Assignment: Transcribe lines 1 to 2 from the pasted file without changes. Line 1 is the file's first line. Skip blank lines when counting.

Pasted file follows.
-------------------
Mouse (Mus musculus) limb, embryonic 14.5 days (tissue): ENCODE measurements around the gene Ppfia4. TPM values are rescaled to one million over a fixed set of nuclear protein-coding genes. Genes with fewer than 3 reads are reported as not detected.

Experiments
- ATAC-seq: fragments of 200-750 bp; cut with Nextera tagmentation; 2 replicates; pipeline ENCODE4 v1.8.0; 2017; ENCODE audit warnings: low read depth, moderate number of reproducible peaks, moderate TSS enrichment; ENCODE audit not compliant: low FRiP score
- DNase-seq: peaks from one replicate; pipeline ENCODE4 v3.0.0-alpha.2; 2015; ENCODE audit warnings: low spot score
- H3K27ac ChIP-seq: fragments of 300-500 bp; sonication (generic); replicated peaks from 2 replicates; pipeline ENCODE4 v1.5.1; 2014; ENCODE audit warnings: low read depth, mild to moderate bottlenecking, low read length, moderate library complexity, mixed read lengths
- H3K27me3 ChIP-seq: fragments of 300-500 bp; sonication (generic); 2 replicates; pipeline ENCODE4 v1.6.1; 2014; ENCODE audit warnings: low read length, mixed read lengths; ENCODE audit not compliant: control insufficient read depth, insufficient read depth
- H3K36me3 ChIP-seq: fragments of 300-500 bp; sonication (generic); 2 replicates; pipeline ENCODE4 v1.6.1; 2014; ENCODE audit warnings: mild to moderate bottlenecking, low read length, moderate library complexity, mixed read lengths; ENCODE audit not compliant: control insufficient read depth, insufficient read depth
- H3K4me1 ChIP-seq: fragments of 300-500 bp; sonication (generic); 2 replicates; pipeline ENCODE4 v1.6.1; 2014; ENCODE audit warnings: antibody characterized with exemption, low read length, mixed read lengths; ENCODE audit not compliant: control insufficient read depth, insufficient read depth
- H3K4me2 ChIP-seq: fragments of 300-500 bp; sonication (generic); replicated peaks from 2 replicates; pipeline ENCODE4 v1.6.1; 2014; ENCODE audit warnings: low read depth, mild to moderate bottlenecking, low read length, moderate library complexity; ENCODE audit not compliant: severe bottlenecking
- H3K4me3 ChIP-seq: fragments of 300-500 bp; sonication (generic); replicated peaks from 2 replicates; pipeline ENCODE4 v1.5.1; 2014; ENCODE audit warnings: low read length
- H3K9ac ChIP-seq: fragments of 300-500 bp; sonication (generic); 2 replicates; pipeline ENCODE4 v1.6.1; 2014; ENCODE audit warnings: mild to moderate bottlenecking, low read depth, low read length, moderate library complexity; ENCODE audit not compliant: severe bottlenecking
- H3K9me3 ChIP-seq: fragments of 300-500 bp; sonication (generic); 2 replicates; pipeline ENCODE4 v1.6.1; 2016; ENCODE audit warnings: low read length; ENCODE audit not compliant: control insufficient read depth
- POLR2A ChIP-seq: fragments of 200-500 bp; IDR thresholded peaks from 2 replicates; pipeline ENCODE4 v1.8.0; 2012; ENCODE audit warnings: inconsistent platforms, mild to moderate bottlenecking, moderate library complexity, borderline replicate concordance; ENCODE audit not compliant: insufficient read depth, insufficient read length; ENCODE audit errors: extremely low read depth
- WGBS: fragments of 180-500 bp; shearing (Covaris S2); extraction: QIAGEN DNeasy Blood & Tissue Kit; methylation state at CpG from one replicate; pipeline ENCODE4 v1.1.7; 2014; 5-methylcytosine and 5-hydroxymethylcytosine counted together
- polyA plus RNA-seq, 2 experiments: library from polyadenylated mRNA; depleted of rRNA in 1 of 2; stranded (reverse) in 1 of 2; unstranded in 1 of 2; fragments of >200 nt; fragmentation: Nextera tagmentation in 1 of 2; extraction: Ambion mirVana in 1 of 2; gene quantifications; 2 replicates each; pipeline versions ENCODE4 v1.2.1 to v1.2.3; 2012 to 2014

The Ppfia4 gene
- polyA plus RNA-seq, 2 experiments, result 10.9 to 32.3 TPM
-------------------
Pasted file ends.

Mouse (Mus musculus) limb, embryonic 14.5 days (tissue): ENCODE measurements around the gene Ppfia4. TPM values are rescaled to one million over a fixed set of nuclear protein-coding genes. Genes with fewer than 3 reads are reported as not detected.

Experiments